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Career and Education Opportunities for Mail Carrier and Clerks in Idaho

Idaho has a population of 1,545,801, which has grown by 19.46% over the past decade. Nicknamed the "Gem State," Idaho's capital and biggest city is Boise.

The national trend for mail carrier and clerks sees this job pool shrinking by about 1.1% over the next eight years. Mail carrier and clerks generally sort mail for delivery.

The income of a mail carrier and clerk is about $23 per hour or $48,030 per year on average in Idaho. In the U.S. as a whole, their income is about $23 per hour or $49,800 yearly on average. Compared with people working in the overall category of Postal, people working as mail carrier and clerks in Idaho earn more. They earn more than people working in the overall category of Postal nationally.

In 2008, there were a total of 939,793 jobs in Idaho. The average annual income was $32,994 in 2008, up from $32,837 in 2007. The unemployment rate in Idaho was 8.0% in 2009, which has grown by 3.1% since the previous year. Roughly 21.7% of Idaho residents have college degrees, which is lower than the national average.

The top industries in Idaho include semiconductor electronic component manufacturing, fruit preserving food manufacturing, and frozen food manufacturing.

CITIES WITH Mail Carrier and Clerk OPPORTUNITIES IN Idaho


JOB DESCRIPTION: Mail Carrier and Clerk

Mail Carrier and Clerk video from the State of New Jersey Dept. of Labor and Workforce Development

In general, mail carrier and clerks sort mail for delivery. They also deliver mail on established route by vehicle or on foot.

Every day, mail carrier and clerks are expected to be able to listen to and understand others in meetings. They need to articulate ideas and problems. It is also important that they maintain precise control of objects and devices through a range of movements.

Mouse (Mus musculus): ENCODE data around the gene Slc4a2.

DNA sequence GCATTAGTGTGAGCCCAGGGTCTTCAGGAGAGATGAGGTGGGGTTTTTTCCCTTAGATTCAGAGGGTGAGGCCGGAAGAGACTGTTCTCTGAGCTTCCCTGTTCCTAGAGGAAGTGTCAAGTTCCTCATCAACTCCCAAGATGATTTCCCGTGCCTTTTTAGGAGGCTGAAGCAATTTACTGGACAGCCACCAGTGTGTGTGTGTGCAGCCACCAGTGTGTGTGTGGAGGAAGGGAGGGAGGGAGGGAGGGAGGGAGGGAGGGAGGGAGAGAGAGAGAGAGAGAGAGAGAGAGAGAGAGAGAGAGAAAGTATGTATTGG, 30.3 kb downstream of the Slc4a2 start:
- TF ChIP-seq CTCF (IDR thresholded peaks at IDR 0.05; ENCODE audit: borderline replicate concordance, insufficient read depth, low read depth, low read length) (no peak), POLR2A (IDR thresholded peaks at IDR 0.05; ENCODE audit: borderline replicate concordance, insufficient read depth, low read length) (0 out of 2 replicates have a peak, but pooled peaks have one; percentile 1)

Similar jobs with educational opportunities in Idaho include:

  • Freight Representative. Expedite and route movement of incoming and outgoing cargo and freight shipments in airline, train, and trucking terminals, and shipping docks. Take orders from customers and arrange pickup of freight and cargo for delivery to loading platform. Prepare and examine bills of lading to determine shipping charges and tariffs.
  • Mail Clerk. Prepare incoming and outgoing mail for distribution. Use hand or mail handling machines to time stamp, open, and route incoming mail; and address, seal, and affix postage to outgoing mail or packages. Duties may also include keeping necessary records and completed forms.
  • Postal Clerk. Perform any combination of tasks in a post office, such as receive letters and parcels; sell postage and revenue stamps, postal cards, and stamped envelopes; fill out and sell money orders; place mail in pigeon holes of mail rack or in bags according to State, address, or other scheme; and examine mail for correct postage.
  • Postal Service Mail Sorter Operator. Prepare incoming and outgoing mail for distribution. Examine, sort, and route mail by State, type of mail, or other scheme. Load, operate, and occasionally adjust and repair mail processing, sorting, and canceling machinery. Keep records of shipments, pouches, and sacks; and other duties related to mail handling within the postal service. Must complete a competitive exam.

LOCATION INFORMATION: Idaho

Idaho
Idaho photo by the U.S. Dept. of Agriculture

Idaho has a population of 1,545,801, which has grown by 19.46% in the last 10 years. Nicknamed the "Gem State," Idaho's capital and biggest city is Boise. In 2008, there were a total of 939,793 jobs in Idaho. The average annual income was $32,994 in 2008, up from $32,837 the previous year. The unemployment rate in Idaho was 8.0% in 2009, which has grown by 3.1% since the previous year. Roughly 21.7% of Idaho residents have college degrees, which is lower than the national average.

The top industries in Idaho include semiconductor electronic component manufacturing, fruit preserving food manufacturing, and frozen food manufacturing.